- REUTERS/Patty Chen
- US Steel spiked Thursday after reports suggested President Donald Trump is ready to impose tariffs on imported steel and aluminum.
- A tweet from Trump Thursday morning appeared to show his support for tariffs.
- Shares gained last week after a Bloomberg News report said Trump favored the strongest of three tariff options.
Shares of US Steel surged as much as 4.2% in early trading Thursday after Bloomberg’s Jennifer Jacobs and Joe Deaux reported late Wednesday the president told aides he wants tariffs, or a tax on imports, of 25% for steel and 10% for aluminum. There could be exceptions for certain countries, according to the report.
Thurs morning, Trump appeared to signal he would sign into law the tariffs he was reportedly considering last week.
“Our Steel and Aluminum industries (and many others) have been decimated by decades of unfair trade and bad policy with countries from around the world,” he tweeted. “We must not let our country, companies and workers be taken advantage of any longer. We want free, fair and SMART TRADE!”
The move is designed to spur support and jobs in manufacturing rich states, home to many of the country’s largest metals producers, including US Steel and aluminum giant Alcoa. Kentucky-based Century Aluminum will likely rehire some 350 workers to bring its plant back back to full production capacity from the current two-fifths levels if new tariffs spur demand as promised, CEO Michael Bless told Reuters this month.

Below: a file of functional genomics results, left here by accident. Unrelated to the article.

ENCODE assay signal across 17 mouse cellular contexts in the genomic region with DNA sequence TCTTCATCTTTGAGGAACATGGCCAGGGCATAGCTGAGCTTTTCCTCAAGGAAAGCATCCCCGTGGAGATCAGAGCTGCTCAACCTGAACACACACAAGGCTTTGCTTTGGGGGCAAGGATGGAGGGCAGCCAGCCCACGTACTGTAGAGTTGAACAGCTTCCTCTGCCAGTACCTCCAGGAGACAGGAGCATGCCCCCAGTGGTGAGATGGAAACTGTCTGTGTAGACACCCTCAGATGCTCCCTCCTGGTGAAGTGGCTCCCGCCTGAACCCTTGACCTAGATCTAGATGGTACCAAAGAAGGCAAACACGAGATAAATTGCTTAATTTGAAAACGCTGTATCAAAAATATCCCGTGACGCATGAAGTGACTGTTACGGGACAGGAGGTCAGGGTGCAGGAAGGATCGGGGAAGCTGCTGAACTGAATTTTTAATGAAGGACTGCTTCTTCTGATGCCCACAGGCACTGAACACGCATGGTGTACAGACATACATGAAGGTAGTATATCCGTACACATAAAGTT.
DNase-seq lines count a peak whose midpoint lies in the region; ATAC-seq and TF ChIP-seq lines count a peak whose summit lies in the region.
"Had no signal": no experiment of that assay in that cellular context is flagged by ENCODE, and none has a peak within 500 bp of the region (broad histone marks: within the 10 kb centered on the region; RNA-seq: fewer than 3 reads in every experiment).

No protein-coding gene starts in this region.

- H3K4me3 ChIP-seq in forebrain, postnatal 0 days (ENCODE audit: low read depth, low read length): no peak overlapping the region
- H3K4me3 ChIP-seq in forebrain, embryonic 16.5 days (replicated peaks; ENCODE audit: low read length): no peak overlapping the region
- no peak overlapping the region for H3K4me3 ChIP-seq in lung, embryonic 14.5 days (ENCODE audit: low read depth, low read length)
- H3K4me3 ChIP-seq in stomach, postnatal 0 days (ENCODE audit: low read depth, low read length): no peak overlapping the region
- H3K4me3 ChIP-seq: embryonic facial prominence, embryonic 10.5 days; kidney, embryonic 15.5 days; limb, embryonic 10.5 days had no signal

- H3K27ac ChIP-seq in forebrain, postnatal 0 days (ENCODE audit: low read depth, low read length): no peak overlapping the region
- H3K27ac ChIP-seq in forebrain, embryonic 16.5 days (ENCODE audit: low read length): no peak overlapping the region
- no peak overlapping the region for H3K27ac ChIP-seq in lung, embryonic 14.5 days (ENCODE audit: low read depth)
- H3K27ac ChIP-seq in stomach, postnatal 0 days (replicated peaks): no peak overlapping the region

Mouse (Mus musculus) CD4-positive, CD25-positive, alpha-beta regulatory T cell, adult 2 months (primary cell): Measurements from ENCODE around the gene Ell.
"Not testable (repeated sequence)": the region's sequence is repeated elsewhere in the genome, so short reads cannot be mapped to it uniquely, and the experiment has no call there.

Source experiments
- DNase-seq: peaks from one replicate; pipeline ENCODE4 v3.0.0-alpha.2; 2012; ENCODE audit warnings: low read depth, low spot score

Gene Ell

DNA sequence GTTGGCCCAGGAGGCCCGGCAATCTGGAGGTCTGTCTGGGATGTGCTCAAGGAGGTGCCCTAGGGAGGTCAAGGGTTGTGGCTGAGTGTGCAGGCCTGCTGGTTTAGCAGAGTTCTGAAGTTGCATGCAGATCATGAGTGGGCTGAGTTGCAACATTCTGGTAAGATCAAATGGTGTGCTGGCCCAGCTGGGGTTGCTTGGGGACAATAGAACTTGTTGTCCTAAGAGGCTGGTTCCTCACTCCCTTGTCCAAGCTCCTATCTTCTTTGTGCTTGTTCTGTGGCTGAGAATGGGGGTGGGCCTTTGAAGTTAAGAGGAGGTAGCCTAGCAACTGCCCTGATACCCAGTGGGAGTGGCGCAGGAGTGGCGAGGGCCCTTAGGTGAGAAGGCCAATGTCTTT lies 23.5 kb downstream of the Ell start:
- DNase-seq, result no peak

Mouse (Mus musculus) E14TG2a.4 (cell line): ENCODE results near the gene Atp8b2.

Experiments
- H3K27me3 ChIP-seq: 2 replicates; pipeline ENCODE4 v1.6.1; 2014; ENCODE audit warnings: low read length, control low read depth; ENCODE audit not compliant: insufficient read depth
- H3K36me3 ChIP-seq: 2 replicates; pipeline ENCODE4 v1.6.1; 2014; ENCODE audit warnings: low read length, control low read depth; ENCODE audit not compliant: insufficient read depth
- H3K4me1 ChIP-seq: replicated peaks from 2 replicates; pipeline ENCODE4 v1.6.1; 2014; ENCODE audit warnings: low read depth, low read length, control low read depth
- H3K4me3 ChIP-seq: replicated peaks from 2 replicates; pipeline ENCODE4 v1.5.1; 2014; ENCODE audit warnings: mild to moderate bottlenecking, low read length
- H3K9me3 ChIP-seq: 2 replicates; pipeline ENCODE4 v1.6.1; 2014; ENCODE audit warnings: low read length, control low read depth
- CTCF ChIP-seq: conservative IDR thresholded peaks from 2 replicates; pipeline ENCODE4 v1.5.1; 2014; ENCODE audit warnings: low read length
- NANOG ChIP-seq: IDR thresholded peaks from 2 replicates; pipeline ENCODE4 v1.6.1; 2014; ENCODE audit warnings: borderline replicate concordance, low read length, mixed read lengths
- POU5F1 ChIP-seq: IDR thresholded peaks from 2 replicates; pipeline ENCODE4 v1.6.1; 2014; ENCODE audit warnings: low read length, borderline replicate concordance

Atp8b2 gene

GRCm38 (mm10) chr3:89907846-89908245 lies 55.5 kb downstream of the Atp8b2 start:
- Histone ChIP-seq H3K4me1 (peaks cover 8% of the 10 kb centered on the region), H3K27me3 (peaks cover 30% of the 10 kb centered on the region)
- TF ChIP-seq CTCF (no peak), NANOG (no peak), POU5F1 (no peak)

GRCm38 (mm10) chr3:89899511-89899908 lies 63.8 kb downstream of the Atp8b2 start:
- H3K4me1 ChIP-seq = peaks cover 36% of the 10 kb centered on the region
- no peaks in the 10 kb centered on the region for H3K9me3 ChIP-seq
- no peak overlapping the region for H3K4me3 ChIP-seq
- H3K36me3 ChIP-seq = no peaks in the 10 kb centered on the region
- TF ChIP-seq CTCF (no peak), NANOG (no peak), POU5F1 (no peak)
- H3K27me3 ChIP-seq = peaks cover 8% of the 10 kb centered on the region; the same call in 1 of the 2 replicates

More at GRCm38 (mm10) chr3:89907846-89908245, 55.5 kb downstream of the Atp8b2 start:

But the move could also increase tensions between the US and countries from which it imports steel and aluminum, especially China, whose steel production skyrocketed from just 127.2 million tons in 2000 to 806.7 million in 2016, according to the World Steel Association.
Raising steel tariffs is something “other countries could easily follow,” Nomura analyst Jordan Rochester said in a note to clients in February. It would be an action that no country has crossed since World War II, opening the way to a trade war.”
Shares of US Steel are up 9.62% over the past year.
- Markets Insider